|Sonoma State University||J.S. Tenn|
Assumptions of homogeneity, isotropy lead to expanding or contracting models. Einstein introduces cosmological constant Λ to allow static universe.
Slipher: Spiral nebulae have large blueshifts and redshifts. This supports idea that they are external galaxies.
Hubble: Except for a few nearby nebulae, velocities of recession are proportional to distances. v = H0d H0 = 550 (km/s)/Mpc 1/H0 = 1.8 Gyr
Lemaître expands on his 1927 proposal that the Universe began a finite time ago with an explosion, but he omits "Hubble Law" from his 1931 translation.
|1950s||Baade revises distance scale: H0 = 275 1/H0 = 3.6 Gyr|
|1960s||Quasars are found; they are more abundant at high redshifts than at low.
Most cosmologists agree that the universe is evolving.
|1970s||Sandage & Tammann: H0 = 50 1/H0 = 20 Gyr
de Vaucouleurs, others: H0 = 100 1/H0 = 10 Gyr
“Standard Model” explains most observations.
Abundances of He, D support standard model.
Average density = 0.1 critical density.
Particle physics and cosmology interact.
|1980s||Guth, others: Inflationary model solves many problems, requires “flat” universe.
Simulations of early universe require cold dark matter. What is it? Is there enough to make the universe “flat?”
Huge structures are found. Is the universe really homogeneous?
COBE finds some structure in CMB.
Deuterium abundance measured. Agreement with big bang nucleosynthesis requires baryon density ≅ 0.05 critical density.
Motions of galaxies require total matter density (baryon + ?) ≅ 0.3 critical density. To get “flat” universe cosmologists assume cosmological constant, now thought of as pressure of vacuum.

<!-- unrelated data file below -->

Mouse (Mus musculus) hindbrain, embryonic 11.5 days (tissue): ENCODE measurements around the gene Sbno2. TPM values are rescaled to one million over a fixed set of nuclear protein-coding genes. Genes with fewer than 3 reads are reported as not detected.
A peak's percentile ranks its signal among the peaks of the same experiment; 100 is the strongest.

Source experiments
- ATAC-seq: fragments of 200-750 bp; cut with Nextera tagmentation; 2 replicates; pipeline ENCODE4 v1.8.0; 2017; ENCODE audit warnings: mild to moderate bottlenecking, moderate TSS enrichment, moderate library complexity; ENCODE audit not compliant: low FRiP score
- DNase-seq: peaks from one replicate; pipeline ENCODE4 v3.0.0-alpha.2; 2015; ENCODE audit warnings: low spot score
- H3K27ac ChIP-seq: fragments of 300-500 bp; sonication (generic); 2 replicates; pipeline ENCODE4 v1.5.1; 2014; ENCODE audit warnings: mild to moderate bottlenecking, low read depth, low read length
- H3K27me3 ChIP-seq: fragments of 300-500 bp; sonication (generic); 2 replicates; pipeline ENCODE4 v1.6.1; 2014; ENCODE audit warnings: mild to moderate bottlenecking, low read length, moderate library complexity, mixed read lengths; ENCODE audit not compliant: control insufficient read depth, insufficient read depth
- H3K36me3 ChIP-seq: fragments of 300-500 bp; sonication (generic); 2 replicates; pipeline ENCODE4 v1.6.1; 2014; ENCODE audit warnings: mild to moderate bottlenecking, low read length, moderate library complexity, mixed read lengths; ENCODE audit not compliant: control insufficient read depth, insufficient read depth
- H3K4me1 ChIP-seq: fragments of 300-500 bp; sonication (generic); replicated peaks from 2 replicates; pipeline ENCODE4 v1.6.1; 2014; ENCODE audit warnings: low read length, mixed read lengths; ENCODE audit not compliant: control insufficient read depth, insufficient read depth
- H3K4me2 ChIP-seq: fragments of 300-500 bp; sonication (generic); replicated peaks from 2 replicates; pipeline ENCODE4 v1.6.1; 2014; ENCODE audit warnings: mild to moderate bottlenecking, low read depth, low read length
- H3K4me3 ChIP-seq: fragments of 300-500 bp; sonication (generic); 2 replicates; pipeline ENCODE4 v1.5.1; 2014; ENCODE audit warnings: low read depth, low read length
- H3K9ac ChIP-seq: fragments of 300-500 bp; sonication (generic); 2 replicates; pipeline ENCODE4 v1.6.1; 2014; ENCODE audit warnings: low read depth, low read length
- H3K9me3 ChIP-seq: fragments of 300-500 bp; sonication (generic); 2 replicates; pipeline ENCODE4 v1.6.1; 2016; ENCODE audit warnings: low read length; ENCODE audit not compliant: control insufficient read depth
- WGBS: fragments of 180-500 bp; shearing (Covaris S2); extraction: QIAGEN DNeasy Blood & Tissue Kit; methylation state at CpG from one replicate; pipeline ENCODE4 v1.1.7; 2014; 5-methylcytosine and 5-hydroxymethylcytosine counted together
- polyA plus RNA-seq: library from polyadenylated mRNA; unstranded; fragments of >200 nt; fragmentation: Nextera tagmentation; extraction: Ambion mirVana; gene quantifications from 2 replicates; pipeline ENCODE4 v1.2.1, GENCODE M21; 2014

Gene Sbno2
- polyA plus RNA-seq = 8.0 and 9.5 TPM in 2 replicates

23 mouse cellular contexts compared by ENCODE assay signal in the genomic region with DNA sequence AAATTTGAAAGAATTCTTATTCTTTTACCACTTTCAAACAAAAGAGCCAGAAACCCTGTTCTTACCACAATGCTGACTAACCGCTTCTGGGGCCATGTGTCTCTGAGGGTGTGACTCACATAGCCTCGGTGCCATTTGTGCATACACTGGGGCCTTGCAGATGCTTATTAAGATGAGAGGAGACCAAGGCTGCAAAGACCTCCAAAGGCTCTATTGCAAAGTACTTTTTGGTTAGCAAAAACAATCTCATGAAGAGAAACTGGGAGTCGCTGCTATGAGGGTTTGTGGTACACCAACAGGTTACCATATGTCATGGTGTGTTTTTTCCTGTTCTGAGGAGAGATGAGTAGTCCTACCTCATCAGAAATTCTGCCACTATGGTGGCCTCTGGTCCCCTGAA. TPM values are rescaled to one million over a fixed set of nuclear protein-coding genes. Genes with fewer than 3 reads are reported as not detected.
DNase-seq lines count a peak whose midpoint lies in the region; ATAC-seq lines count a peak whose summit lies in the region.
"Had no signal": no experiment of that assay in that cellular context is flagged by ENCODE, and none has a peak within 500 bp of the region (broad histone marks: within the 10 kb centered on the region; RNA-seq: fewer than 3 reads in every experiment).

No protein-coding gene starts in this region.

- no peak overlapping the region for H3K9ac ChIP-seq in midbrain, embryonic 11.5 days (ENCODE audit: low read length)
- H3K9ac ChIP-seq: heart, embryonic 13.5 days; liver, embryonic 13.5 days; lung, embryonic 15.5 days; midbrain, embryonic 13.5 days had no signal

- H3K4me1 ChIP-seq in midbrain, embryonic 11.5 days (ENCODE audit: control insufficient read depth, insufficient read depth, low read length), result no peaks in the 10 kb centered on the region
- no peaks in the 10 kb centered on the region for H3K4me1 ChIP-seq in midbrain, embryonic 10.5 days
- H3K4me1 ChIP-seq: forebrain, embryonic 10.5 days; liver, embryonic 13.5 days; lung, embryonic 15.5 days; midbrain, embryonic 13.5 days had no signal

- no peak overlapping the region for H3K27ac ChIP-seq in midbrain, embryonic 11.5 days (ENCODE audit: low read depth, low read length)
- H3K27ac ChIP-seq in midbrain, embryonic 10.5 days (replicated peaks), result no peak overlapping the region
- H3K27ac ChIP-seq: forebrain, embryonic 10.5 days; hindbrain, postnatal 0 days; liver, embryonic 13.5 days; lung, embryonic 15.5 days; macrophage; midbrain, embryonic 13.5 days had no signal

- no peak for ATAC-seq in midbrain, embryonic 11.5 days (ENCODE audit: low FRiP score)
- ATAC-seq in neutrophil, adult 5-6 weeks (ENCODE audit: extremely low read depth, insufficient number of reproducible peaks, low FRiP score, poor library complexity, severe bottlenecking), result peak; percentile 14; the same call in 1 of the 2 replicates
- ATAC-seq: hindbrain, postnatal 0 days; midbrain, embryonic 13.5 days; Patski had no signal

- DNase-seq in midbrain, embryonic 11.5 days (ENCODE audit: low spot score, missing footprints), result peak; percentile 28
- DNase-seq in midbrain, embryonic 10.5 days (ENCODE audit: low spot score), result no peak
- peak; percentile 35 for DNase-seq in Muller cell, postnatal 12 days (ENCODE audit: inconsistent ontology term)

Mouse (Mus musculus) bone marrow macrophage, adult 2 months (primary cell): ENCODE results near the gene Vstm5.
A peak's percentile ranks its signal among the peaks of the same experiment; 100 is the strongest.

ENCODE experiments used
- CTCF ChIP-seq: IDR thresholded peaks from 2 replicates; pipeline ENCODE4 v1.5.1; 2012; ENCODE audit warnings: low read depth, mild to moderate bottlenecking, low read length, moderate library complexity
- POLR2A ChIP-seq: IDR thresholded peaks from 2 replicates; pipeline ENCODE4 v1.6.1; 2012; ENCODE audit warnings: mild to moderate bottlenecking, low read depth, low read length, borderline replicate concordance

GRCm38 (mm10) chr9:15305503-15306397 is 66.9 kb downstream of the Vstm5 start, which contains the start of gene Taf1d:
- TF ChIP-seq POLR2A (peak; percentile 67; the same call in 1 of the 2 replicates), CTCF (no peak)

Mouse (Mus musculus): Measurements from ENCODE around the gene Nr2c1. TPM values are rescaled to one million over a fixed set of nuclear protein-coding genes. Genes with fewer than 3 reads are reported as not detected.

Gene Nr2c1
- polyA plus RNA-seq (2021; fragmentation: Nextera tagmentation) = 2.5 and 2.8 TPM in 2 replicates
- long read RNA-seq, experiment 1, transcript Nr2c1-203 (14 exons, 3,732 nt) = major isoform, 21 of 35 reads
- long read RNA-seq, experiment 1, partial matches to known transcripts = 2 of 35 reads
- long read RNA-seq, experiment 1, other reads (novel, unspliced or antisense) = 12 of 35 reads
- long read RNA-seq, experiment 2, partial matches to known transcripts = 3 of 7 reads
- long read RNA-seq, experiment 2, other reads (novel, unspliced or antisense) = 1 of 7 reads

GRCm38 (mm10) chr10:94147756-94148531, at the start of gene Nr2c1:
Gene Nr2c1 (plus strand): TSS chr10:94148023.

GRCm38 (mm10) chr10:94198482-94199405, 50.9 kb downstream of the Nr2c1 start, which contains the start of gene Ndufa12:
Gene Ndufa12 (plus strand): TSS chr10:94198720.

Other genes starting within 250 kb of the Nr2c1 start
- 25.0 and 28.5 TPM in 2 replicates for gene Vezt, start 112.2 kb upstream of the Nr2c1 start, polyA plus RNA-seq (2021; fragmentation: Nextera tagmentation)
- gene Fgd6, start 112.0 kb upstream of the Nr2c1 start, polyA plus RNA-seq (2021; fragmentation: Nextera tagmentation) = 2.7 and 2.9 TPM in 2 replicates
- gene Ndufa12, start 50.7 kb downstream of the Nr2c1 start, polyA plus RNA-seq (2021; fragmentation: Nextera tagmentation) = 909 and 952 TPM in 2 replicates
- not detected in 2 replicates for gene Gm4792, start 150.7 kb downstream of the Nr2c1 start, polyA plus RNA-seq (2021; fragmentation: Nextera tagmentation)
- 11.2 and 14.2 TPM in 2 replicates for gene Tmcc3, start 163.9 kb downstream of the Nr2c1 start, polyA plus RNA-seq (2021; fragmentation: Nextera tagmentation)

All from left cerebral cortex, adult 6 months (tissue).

HST observations of supernovae: H0 = 67 ± 10, expansion is accelerating, Λ ≠ 0.
SuperKamiokande experiment: muon neutrino has a small mass.
SNO confirms that neutrinos have mass. The total mass of neutrinos may equal that of stars.
WMAP measures fluctuations in CMB over entire sky. Best fit to WMAP data combined with measurements of type Ia SN and Baryon Acoustic Oscillations in the galaxy distribution: Universe is “flat,” baryon density = 0.0462 ± 0.0015, dark matter density = 0.233 ± 0.013 (and it’s cold), remaining 0.721 ± 0.015 is ascribed to “dark energy.” Also H0 = 70.1 ± 1.3, age of universe is 13.73 ± 0.12 Gyr, and first stars formed between 100 and 400 million years after the expansion began. [These numbers, announced in 2008, represent five years of WMAP observations.]
MiniBooNE experiment at Fermilab confirms that there are only three kinds of neutrinos.
NOTE: Gyr = billion years = 109 years = Ga (giga-annum), all values of the Hubble parameter H0 are in (km/s)/Mpc, and densities are fractions of the critical density, i.e., values of omega. “Flat” means Euclidean.
|Another history of cosmology, by Prof. Richard McCray of the Univ. of Colorado|
and another, from the American Institute of Physics Center for History of Physics
|Astronomy 350 Cosmology||Cosmology Books and Links|
|Please send comments, additions, corrections, and questions